Detecting apparent motion of objects in a video scene is an important computer vision function and has several applications e.g. tracking, segmentation and compression. Optical flow based methods measure pattern of apparent motion of objects, surfaces, and edges in a visual scene caused by the relative motion between the camera and the scene. CUVI Lib provides two of the most commonly algorithms to compute optical flow between image pairs or a sequence of images. These include:
This method computes the dense motion field between image pairs globally based on a brightness constancy assumption and a smoothness constraint on the computed flow field.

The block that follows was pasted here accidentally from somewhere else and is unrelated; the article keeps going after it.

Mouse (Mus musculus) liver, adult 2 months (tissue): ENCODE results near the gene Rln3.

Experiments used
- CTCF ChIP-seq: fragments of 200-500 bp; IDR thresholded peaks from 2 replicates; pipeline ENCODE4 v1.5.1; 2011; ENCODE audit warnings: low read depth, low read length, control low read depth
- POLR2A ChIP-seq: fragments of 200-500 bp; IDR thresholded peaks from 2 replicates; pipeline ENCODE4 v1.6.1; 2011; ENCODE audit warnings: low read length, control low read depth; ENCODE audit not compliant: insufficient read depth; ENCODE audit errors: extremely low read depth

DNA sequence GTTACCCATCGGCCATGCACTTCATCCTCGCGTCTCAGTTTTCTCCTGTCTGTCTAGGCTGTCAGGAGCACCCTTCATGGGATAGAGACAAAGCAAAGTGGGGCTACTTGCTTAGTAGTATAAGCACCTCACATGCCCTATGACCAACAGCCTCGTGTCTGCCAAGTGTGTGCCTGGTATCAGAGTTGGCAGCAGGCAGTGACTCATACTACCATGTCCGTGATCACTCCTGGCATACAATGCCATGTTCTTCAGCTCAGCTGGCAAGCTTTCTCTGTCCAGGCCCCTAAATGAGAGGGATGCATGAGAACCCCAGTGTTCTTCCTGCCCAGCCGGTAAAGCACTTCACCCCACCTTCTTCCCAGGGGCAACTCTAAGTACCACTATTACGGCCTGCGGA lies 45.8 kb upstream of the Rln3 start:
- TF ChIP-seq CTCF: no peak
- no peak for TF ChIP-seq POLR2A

|2 Consecutive Video Frames||Optical Flow Calculated using Horn & Schunck Algorithm|
The Lucas–Kanade method is another widely used differential method for optical flow estimation developed by Bruce D. Lucas and Takeo Kanade. Unlike the Horn & Schunck method it assumes that the flow is essentially constant in a local neighbourhood of the image pixel under consideration, and solves the basic optical flow equations for all the pixels in that neighbourhood, by the least squares criterion. It is relatively more robust to image noise but fails in the interior of uniform intensity regions.
Benchmark of CUVI VS OpenCV Implementation of Optical Flow